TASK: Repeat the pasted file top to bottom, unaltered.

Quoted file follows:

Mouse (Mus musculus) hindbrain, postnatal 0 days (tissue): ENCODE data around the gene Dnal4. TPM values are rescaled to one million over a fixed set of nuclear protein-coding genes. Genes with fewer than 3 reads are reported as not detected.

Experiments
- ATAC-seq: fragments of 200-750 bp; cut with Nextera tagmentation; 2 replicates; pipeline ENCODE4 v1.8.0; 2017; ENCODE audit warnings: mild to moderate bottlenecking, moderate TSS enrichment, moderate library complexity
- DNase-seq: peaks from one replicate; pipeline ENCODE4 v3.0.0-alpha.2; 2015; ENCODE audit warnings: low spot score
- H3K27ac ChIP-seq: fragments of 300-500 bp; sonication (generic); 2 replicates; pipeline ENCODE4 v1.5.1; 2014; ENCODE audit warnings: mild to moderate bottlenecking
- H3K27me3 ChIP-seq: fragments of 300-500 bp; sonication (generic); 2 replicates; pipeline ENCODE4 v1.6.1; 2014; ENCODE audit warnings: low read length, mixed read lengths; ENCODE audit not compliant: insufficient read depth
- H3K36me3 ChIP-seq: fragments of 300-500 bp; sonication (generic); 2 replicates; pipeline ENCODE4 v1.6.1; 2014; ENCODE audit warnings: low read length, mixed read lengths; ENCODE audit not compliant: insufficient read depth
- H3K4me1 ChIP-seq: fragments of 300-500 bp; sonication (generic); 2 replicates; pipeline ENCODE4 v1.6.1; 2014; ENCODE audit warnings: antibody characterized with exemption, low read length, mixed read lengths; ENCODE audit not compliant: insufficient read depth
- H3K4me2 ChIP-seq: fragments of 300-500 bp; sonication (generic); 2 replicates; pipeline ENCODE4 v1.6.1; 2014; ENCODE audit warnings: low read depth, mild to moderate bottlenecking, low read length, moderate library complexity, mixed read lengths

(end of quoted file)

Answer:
Mouse (Mus musculus) hindbrain, postnatal 0 days (tissue): ENCODE data around the gene Dnal4. TPM values are rescaled to one million over a fixed set of nuclear protein-coding genes. Genes with fewer than 3 reads are reported as not detected.

Experiments
- ATAC-seq: fragments of 200-750 bp; cut with Nextera tagmentation; 2 replicates; pipeline ENCODE4 v1.8.0; 2017; ENCODE audit warnings: mild to moderate bottlenecking, moderate TSS enrichment, moderate library complexity
- DNase-seq: peaks from one replicate; pipeline ENCODE4 v3.0.0-alpha.2; 2015; ENCODE audit warnings: low spot score
- H3K27ac ChIP-seq: fragments of 300-500 bp; sonication (generic); 2 replicates; pipeline ENCODE4 v1.5.1; 2014; ENCODE audit warnings: mild to moderate bottlenecking
- H3K27me3 ChIP-seq: fragments of 300-500 bp; sonication (generic); 2 replicates; pipeline ENCODE4 v1.6.1; 2014; ENCODE audit warnings: low read length, mixed read lengths; ENCODE audit not compliant: insufficient read depth
- H3K36me3 ChIP-seq: fragments of 300-500 bp; sonication (generic); 2 replicates; pipeline ENCODE4 v1.6.1; 2014; ENCODE audit warnings: low read length, mixed read lengths; ENCODE audit not compliant: insufficient read depth
- H3K4me1 ChIP-seq: fragments of 300-500 bp; sonication (generic); 2 replicates; pipeline ENCODE4 v1.6.1; 2014; ENCODE audit warnings: antibody characterized with exemption, low read length, mixed read lengths; ENCODE audit not compliant: insufficient read depth
- H3K4me2 ChIP-seq: fragments of 300-500 bp; sonication (generic); 2 replicates; pipeline ENCODE4 v1.6.1; 2014; ENCODE audit warnings: low read depth, mild to moderate bottlenecking, low read length, moderate library complexity, mixed read lengths